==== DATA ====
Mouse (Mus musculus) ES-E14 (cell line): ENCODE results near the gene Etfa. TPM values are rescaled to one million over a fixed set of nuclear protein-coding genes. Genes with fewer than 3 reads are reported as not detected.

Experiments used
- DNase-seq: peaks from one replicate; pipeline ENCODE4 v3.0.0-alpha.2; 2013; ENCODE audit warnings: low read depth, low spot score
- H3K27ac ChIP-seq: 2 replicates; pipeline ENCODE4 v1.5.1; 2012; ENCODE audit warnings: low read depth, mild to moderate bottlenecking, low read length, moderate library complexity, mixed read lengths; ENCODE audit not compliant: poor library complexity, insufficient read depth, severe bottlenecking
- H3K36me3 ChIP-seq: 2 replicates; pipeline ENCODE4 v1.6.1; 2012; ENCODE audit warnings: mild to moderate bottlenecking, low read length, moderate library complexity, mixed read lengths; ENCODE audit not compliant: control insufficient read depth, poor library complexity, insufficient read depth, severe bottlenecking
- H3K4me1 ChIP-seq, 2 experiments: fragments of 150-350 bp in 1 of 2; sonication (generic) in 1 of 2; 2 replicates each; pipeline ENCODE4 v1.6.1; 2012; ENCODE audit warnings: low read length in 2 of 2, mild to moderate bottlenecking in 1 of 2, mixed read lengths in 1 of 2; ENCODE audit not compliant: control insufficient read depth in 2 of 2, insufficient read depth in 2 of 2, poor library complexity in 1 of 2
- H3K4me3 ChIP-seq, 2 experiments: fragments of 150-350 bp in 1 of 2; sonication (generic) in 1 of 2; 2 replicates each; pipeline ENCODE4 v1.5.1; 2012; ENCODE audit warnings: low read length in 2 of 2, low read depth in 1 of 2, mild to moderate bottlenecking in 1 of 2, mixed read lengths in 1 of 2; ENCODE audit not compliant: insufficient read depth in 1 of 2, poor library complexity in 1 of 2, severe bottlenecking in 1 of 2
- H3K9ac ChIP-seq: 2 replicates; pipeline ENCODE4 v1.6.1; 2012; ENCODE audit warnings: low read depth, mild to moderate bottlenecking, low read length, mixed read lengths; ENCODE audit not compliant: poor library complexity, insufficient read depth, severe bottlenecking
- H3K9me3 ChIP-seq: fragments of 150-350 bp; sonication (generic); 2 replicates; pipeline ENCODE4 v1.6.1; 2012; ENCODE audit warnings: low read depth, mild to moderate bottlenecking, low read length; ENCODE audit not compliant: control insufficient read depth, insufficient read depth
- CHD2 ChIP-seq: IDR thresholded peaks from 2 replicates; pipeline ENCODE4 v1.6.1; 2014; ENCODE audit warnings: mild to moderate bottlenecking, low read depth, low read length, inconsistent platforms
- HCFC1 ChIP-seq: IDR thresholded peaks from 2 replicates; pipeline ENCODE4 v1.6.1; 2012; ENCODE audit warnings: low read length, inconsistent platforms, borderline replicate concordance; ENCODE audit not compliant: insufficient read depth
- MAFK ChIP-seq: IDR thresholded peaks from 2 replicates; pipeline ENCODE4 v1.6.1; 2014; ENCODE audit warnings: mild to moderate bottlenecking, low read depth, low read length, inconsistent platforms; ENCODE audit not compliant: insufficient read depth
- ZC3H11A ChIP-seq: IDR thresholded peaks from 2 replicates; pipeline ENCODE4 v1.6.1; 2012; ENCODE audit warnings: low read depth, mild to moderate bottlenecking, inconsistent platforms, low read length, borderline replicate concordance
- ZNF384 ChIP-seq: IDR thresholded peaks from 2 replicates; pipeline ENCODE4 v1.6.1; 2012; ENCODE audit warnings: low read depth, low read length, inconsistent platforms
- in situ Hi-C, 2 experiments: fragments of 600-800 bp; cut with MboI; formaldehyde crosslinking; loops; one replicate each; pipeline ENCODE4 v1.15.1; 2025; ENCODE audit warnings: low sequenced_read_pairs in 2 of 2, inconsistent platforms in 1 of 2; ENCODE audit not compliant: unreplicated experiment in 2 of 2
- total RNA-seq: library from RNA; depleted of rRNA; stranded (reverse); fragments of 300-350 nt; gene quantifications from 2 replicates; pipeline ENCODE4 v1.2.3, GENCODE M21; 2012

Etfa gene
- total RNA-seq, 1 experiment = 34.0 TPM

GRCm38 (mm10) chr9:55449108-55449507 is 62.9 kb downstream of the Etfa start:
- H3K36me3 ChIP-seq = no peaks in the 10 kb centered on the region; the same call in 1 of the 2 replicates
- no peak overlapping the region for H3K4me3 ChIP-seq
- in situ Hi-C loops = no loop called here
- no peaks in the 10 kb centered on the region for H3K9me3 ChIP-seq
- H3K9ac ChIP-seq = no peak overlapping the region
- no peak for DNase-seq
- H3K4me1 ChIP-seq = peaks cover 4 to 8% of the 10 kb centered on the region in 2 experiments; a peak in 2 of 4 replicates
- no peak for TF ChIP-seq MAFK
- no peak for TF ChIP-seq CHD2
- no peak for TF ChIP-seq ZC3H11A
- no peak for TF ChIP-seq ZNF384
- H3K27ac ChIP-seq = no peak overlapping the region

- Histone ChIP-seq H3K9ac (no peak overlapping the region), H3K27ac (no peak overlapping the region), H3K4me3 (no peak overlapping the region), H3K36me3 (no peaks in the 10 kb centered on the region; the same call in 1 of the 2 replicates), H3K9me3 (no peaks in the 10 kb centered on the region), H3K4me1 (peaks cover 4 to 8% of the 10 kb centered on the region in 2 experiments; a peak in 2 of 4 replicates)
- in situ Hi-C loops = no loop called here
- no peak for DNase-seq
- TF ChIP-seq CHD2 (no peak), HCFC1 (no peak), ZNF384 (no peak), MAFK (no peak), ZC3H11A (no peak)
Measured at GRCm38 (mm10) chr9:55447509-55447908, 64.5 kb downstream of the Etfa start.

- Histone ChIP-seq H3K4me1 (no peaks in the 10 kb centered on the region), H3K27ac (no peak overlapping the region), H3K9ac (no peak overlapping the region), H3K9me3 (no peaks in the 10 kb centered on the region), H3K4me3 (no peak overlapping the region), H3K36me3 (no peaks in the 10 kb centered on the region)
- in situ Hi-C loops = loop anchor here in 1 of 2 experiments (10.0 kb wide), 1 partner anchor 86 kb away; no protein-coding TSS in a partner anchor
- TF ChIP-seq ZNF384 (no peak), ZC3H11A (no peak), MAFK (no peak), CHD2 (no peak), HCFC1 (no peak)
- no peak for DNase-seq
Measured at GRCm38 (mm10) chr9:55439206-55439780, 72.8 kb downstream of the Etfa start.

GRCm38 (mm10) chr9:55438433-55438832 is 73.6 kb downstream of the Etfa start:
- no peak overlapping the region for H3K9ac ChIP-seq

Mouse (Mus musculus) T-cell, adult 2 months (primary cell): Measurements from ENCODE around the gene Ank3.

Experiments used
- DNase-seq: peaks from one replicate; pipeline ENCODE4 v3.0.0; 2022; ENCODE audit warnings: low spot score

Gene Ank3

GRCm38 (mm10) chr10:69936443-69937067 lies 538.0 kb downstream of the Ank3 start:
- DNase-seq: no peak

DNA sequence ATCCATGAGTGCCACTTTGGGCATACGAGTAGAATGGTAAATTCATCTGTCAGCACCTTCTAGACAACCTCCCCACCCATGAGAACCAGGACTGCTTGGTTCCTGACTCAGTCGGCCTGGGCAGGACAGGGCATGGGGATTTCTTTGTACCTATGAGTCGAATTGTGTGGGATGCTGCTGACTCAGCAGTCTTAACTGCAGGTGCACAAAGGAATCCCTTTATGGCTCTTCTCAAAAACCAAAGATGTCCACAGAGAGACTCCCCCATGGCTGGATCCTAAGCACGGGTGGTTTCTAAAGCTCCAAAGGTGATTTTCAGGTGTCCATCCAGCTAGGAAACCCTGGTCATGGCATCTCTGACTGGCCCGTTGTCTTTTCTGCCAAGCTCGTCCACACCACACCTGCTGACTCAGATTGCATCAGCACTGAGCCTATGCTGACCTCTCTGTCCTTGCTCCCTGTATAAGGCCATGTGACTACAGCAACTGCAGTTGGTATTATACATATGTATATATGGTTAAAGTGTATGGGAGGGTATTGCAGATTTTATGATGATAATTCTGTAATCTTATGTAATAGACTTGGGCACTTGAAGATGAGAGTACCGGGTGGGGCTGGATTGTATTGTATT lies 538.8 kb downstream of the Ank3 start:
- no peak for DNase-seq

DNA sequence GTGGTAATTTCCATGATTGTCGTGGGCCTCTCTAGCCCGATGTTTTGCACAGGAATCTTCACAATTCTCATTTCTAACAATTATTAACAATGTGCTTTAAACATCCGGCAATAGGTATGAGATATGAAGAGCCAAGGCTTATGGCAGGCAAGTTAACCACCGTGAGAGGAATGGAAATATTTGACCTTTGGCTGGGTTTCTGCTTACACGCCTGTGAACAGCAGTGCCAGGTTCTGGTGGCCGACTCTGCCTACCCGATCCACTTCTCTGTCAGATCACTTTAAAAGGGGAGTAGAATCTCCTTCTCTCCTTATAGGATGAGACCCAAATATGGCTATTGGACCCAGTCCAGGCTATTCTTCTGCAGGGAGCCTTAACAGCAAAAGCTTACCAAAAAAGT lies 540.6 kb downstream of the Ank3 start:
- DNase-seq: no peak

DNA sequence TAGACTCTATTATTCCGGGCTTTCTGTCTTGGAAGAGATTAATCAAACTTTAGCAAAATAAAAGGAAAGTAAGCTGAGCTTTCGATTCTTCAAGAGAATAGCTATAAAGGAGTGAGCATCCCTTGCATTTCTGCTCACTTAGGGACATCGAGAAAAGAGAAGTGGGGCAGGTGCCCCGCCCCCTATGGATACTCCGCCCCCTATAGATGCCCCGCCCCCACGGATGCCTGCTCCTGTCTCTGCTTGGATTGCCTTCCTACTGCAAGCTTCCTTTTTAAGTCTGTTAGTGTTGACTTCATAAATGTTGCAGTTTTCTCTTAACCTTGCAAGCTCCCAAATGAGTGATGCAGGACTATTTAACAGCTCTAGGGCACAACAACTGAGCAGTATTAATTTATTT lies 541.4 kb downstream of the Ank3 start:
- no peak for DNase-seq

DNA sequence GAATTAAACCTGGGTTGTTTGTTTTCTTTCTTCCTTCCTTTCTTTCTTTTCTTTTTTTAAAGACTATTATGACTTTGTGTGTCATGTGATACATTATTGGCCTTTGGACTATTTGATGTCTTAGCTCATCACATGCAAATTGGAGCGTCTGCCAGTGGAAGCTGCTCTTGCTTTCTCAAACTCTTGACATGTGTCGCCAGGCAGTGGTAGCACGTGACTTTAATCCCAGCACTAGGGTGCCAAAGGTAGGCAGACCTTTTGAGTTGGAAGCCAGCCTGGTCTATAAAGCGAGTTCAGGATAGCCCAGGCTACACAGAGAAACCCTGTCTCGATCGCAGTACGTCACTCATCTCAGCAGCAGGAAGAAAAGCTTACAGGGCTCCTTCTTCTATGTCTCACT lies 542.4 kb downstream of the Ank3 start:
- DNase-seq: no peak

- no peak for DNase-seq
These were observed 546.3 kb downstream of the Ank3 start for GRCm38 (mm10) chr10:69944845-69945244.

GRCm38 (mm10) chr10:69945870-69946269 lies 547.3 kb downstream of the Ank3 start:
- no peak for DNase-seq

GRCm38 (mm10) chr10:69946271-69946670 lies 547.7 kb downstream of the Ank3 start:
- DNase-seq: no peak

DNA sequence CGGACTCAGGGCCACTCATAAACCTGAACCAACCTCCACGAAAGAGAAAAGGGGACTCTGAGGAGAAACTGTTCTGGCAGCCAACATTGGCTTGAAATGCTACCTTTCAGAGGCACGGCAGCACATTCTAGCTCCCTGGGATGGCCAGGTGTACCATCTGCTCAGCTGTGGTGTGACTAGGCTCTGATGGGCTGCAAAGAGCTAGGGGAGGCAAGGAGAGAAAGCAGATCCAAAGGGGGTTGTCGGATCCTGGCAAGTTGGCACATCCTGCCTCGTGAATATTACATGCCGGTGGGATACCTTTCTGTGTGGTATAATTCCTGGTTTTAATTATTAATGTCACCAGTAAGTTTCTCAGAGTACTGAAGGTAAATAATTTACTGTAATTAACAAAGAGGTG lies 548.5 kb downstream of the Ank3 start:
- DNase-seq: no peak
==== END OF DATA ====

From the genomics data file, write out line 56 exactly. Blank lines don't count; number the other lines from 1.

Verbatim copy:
DNA sequence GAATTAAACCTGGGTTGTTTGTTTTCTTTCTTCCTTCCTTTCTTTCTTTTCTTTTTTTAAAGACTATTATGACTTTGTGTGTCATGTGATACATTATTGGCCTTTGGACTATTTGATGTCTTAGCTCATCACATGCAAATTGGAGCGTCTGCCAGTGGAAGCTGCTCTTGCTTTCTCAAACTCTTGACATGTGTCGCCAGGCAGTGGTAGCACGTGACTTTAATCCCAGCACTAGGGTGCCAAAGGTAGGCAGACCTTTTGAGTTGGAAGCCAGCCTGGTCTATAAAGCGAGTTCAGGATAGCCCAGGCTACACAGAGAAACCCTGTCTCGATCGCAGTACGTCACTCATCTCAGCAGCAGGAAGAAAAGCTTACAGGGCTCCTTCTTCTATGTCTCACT lies 542.4 kb downstream of the Ank3 start: